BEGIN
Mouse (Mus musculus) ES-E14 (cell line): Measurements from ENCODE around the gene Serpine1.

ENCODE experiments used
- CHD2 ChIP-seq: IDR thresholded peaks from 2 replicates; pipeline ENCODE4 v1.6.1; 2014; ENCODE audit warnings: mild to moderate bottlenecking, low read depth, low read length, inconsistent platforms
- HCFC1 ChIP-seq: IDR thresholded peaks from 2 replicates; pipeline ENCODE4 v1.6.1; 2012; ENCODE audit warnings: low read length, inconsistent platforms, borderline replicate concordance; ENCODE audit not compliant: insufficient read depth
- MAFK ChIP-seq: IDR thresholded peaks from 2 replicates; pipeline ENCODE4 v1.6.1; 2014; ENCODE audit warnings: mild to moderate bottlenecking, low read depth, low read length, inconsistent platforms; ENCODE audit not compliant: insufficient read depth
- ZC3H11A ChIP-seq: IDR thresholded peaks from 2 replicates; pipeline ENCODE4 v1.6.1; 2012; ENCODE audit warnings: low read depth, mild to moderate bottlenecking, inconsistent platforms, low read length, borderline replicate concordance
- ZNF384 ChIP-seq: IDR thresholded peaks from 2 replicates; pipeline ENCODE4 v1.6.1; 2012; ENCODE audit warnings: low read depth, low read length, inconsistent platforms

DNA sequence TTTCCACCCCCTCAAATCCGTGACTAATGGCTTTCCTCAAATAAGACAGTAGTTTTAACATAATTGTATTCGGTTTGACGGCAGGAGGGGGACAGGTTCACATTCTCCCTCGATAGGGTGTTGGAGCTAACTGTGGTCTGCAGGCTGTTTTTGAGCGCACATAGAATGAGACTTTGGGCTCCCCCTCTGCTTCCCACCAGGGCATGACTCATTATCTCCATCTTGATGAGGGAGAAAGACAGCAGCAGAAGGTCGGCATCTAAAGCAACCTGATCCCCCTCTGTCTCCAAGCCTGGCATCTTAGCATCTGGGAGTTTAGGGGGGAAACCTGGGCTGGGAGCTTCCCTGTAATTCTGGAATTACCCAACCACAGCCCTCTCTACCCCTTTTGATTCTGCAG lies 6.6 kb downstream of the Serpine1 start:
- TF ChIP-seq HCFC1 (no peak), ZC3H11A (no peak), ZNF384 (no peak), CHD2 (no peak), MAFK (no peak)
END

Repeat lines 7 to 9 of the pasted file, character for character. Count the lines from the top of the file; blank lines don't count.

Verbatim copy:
- ZNF384 ChIP-seq: IDR thresholded peaks from 2 replicates; pipeline ENCODE4 v1.6.1; 2012; ENCODE audit warnings: low read depth, low read length, inconsistent platforms

DNA sequence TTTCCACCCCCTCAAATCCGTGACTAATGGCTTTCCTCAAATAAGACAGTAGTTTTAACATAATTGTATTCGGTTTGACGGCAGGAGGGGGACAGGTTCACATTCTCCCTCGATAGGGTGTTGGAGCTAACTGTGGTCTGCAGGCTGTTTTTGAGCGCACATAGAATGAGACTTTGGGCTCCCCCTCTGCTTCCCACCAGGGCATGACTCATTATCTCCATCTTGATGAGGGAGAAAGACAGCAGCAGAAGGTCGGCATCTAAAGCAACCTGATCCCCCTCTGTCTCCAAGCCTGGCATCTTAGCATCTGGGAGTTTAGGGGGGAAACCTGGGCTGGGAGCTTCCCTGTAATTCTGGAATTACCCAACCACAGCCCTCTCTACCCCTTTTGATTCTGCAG lies 6.6 kb downstream of the Serpine1 start:
- TF ChIP-seq HCFC1 (no peak), ZC3H11A (no peak), ZNF384 (no peak), CHD2 (no peak), MAFK (no peak)